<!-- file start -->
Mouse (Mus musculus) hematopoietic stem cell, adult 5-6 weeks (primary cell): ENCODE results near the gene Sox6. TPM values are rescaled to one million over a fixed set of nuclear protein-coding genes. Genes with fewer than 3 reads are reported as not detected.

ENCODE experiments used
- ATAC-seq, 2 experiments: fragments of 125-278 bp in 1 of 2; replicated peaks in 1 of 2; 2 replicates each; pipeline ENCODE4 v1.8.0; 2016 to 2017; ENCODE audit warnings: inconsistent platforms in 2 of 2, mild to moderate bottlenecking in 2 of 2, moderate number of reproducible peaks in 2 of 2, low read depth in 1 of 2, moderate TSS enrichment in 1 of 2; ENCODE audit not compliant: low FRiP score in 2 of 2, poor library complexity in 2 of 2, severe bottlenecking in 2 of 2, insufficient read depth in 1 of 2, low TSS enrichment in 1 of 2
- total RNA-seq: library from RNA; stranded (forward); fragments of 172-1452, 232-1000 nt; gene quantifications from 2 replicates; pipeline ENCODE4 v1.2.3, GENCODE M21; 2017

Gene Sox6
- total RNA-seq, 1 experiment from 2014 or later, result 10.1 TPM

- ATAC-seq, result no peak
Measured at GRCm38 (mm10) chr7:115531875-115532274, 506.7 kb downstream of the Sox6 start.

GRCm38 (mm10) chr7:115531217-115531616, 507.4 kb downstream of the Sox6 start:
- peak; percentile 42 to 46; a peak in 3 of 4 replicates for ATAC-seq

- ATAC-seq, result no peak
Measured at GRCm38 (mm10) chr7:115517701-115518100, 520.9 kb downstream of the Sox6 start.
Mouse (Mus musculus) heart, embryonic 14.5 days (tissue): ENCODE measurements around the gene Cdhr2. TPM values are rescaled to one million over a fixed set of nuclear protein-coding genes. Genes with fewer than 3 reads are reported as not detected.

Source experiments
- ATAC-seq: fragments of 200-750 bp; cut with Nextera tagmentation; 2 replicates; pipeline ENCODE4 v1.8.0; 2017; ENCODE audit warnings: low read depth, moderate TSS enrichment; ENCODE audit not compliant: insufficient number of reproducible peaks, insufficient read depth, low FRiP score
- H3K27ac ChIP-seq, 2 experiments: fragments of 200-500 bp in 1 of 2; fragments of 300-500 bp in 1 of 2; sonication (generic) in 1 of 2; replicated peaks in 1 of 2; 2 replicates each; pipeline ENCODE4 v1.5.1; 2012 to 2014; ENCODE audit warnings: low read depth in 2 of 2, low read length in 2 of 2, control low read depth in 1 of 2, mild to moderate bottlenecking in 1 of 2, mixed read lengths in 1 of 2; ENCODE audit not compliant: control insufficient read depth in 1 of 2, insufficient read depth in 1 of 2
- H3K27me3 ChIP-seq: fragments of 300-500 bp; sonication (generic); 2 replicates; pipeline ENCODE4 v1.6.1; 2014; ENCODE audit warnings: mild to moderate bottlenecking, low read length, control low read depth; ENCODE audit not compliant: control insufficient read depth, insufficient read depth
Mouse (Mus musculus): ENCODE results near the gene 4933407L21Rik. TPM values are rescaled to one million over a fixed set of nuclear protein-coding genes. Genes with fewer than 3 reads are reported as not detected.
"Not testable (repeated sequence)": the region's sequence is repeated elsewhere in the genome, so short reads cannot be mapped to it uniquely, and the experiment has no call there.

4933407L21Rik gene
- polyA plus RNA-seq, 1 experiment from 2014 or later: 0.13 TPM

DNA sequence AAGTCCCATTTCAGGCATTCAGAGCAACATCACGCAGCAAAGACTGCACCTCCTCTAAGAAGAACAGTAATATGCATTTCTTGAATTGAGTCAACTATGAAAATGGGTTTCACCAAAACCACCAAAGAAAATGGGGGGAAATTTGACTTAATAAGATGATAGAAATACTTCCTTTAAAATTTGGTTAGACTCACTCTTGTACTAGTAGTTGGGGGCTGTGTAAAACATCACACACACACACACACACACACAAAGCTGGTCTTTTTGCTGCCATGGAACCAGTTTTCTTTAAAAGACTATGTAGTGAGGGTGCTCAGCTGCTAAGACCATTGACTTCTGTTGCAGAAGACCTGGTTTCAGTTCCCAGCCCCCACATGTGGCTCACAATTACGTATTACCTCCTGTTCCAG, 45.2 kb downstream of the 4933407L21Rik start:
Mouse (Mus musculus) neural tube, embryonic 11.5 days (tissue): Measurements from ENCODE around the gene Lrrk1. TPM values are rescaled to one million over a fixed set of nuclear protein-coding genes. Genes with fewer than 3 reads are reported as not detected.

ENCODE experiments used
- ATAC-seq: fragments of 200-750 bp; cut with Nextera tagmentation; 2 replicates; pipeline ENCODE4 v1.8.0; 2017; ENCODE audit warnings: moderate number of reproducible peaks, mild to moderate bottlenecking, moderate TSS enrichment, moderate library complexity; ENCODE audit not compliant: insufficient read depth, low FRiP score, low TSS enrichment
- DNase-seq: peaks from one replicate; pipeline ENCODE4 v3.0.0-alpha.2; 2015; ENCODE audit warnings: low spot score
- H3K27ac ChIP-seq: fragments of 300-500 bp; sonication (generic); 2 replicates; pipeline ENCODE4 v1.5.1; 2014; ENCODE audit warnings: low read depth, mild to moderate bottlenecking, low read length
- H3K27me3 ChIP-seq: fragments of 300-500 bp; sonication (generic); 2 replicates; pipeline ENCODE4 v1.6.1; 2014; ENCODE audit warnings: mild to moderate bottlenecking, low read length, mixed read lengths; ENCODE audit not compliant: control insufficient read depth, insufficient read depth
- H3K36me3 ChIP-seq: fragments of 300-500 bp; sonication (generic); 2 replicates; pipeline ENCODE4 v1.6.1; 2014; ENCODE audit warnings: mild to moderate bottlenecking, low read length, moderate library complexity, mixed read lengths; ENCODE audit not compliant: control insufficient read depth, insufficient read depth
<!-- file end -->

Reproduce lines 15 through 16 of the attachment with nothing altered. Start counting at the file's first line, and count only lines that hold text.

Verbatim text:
- ATAC-seq: fragments of 200-750 bp; cut with Nextera tagmentation; 2 replicates; pipeline ENCODE4 v1.8.0; 2017; ENCODE audit warnings: low read depth, moderate TSS enrichment; ENCODE audit not compliant: insufficient number of reproducible peaks, insufficient read depth, low FRiP score
- H3K27ac ChIP-seq, 2 experiments: fragments of 200-500 bp in 1 of 2; fragments of 300-500 bp in 1 of 2; sonication (generic) in 1 of 2; replicated peaks in 1 of 2; 2 replicates each; pipeline ENCODE4 v1.5.1; 2012 to 2014; ENCODE audit warnings: low read depth in 2 of 2, low read length in 2 of 2, control low read depth in 1 of 2, mild to moderate bottlenecking in 1 of 2, mixed read lengths in 1 of 2; ENCODE audit not compliant: control insufficient read depth in 1 of 2, insufficient read depth in 1 of 2